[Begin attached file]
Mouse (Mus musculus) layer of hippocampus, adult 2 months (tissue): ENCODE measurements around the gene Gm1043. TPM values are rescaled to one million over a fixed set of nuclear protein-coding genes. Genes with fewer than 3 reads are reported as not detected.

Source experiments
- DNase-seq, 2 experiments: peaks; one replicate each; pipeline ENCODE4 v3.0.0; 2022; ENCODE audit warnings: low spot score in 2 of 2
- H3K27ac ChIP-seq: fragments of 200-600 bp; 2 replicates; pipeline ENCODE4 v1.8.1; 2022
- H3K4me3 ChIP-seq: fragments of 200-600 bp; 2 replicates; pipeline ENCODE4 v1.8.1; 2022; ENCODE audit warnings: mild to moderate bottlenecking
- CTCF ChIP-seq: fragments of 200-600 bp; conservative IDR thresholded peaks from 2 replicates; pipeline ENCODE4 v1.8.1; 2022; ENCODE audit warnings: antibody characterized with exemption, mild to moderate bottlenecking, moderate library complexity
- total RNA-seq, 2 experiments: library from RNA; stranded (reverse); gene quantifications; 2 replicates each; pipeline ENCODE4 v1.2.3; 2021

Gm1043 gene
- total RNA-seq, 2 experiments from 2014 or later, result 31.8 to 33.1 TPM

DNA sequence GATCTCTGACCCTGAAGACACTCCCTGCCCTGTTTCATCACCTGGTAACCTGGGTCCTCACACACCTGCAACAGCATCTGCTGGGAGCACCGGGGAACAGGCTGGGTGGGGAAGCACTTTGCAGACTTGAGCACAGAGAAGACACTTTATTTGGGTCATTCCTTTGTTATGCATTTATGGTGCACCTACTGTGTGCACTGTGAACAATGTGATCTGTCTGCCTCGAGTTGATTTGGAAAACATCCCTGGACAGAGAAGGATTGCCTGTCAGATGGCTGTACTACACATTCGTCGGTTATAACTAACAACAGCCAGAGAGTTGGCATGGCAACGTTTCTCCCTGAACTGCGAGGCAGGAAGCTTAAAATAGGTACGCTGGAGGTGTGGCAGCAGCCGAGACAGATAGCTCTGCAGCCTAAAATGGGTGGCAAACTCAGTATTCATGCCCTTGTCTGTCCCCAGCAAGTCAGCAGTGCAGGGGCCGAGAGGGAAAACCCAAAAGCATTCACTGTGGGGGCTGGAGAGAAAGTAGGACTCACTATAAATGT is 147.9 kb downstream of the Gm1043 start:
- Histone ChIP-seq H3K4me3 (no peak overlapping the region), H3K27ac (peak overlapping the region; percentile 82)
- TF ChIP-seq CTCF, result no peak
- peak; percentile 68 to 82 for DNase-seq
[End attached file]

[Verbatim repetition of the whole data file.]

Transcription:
Mouse (Mus musculus) layer of hippocampus, adult 2 months (tissue): ENCODE measurements around the gene Gm1043. TPM values are rescaled to one million over a fixed set of nuclear protein-coding genes. Genes with fewer than 3 reads are reported as not detected.

Source experiments
- DNase-seq, 2 experiments: peaks; one replicate each; pipeline ENCODE4 v3.0.0; 2022; ENCODE audit warnings: low spot score in 2 of 2
- H3K27ac ChIP-seq: fragments of 200-600 bp; 2 replicates; pipeline ENCODE4 v1.8.1; 2022
- H3K4me3 ChIP-seq: fragments of 200-600 bp; 2 replicates; pipeline ENCODE4 v1.8.1; 2022; ENCODE audit warnings: mild to moderate bottlenecking
- CTCF ChIP-seq: fragments of 200-600 bp; conservative IDR thresholded peaks from 2 replicates; pipeline ENCODE4 v1.8.1; 2022; ENCODE audit warnings: antibody characterized with exemption, mild to moderate bottlenecking, moderate library complexity
- total RNA-seq, 2 experiments: library from RNA; stranded (reverse); gene quantifications; 2 replicates each; pipeline ENCODE4 v1.2.3; 2021

Gm1043 gene
- total RNA-seq, 2 experiments from 2014 or later, result 31.8 to 33.1 TPM

DNA sequence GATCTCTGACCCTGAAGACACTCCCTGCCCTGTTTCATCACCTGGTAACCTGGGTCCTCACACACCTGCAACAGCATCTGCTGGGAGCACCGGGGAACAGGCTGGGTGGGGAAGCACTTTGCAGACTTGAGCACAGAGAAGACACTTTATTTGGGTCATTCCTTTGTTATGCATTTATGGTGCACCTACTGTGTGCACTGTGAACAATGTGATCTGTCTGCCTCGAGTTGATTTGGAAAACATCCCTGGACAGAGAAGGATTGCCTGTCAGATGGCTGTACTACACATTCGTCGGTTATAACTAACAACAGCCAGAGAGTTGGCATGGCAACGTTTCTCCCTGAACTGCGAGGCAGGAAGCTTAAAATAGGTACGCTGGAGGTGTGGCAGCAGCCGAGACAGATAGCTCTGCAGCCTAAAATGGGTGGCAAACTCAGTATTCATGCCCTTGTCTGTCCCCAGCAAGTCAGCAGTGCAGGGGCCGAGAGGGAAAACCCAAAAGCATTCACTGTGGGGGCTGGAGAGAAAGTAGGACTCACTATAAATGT is 147.9 kb downstream of the Gm1043 start:
- Histone ChIP-seq H3K4me3 (no peak overlapping the region), H3K27ac (peak overlapping the region; percentile 82)
- TF ChIP-seq CTCF, result no peak
- peak; percentile 68 to 82 for DNase-seq